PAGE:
FIGURE 1
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Figure 1. Relationship between drug dose and scores for ego-dissolution (blue circles, solid line) and ego-inflation (red squares, dashed line) for experiences occasioned by different drug classes. (A) Psychedelic experiences (n = 1043). (B) Cocaine experiences (n = 377). (C) Alcohol experiences (n = 408). Lines represent linear regression lines of best fit, with corresponding R2 and p-value. Error bars represent ±1 SEM.

Intensity-Response Relationship

For experiences with psychedelic drugs, the subjective intensity of the experience was positively correlated with both ego-dissolution (rho = 0.577 [0.529, 0.621], p < 0.001) and ego-inflation (rho = 0.099 [0.040, 0.159], p = 0.001), although the correlation with ego-dissolution was significantly stronger than that with ego-inflation (t(1040) = 15.1, p < 0.001). The opposite pattern was observed for cocaine and alcohol experiences however, where there was a significantly stronger correlation between the subjective intensity of these drug experiences and ego-inflation (Cocaine: rho = 0.545 [0.464, 0.625], p < 0.001. Alcohol: rho = 0.502 [0.410, 0.582], p < 0.001) than ego-dissolution (Cocaine: rho = 0.279 [0.180, 0.378], p < 0.001. Alcohol: rho = 0.334 [0.237, 0.421], p < 0.001); (t(374) = 5.33, p < 0.001, and t(405) = 4.03, p < 0.001, for cocaine and alcohol respectively).

ANCOVA analysis was used to fit separate regression lines relating subjective intensity (predictor variable) to ego-dissolution or ego-inflation (dependent variables), for each drug class separately. This analysis confirmed that ego-dissolution experiences were significantly predicted by experience intensity (F(1,1822) = 528.4, MSE = 165132.7, p < 0.001), drug class (F(2,1822) = 636.39, MSE = 198863.7, p < 0.001), and the interaction between subjective intensity and drug class (F(2,1822) = 116.29, MSE = 36338, p < 0.001). Follow-up multiple comparison tests (Tukey’s HSD criterion) demonstrated that the slope of the regression line relating experience intensity to ego-dissolution was significantly steeper for psychedelics (unstandardized regression coefficient = 0.701 [0.640, 0.762]), than for cocaine (0.135 [0.088, 0.182]) or alcohol (0.144 [0.098, 0.191], both p < 0.001). There was no difference between the slopes of the regression lines relating experience intensity to ego-dissolution for alcohol vs. cocaine (p = 0.984; Figure 2A).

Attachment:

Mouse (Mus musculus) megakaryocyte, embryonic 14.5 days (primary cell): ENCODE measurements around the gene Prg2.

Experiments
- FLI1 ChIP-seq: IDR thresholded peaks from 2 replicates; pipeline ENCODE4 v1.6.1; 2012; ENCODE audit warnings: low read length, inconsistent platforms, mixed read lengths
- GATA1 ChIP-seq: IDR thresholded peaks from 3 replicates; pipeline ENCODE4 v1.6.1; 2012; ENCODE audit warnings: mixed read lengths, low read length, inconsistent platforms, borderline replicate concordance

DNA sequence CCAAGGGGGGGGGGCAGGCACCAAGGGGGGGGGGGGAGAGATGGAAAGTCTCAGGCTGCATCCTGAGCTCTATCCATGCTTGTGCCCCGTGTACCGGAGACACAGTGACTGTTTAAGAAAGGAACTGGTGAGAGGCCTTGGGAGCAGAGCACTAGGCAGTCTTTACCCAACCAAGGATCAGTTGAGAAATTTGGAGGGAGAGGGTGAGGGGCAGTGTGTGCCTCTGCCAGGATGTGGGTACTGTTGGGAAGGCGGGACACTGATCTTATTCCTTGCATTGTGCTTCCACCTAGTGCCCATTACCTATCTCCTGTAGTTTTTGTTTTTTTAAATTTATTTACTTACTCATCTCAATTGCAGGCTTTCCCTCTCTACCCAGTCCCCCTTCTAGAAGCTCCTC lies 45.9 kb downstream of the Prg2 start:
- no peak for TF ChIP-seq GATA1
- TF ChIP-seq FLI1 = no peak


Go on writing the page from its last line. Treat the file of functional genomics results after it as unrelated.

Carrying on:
FIGURE 2
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Figure 2. Relationship between experience intensity and ego-consciousness. (A) Linear regression lines of best fit for relationship between reported subjective intensity and ego-dissolution for experiences occasioned by psychedelic drugs (blue solid line, R2 = 0.328, p < 0.001), cocaine (red coarsely-broken line, R2 = 0.078, p < 0.001) or alcohol (black finely-broken line, R2 = 0.084, p < 0.001). (B) Linear regression lines of best fit for relationship between reported subjective intensity and ego-inflation for experiences occasioned by psychedelic drugs (blue solid line, R2 = 0.012, p < 0.001), cocaine (red coarsely-broken line, R2 = 0.318, p < 0.001) or alcohol (black finely-broken line, R2 = 0.213, p < 0.001).

Ego-inflation experiences were also significantly predicted by subjective intensity (F(1,1822) = 229.16, MSE = 89120.9, p < 0.001), drug class (F(2,1822) = 278.5, MSE = 108309.5, p < 0.001) and the interaction between drug class and intensity (F(2,1822) = 61.16, MSE = 23785.8, p < 0.001). The slope of the regression line relating experience intensity to ego-inflation, was, however, significantly shallower for psychedelics (0.096 [0.043, 0.149]) compared with cocaine (0.632 [0.538, 0.726], p < 0.001) and alcohol (0.439 [0.357, 0.521], p < 0.001), and was steeper for cocaine than for alcohol experiences (p = 0.003; Figure 2B).

Support Vector Machine Classifier

As a final demonstration of the specificity of the ego-dissolution experience for psychedelic drugs, we trained a SVM binary classifier to distinguish between typical psychedelic (n = 459), cocaine (n = 377) and alcohol (n = 408) drug experiences using only the ego-dissolution and ego-inflation scores. This classifier achieved an accuracy of 90.1% when distinguishing between psychedelic vs. cocaine experiences (receiver-operator characteristic (ROC) area under the curve (AUC) = 0.958), and 85.2% accuracy when distinguishing between psychedelic and alcohol experiences (ROC AUC = 0.927). By contrast, it performed poorly when distinguishing cocaine from alcohol experiences (63.4% accuracy, ROC AUC = 0.685). Classification at chance level is equivalent to 50% accuracy and ROC AUC = 0.5. Figure 3 illustrates the relationship between ego-dissolution and ego-inflation for experiences occasioned by different drugs.

FIGURE 3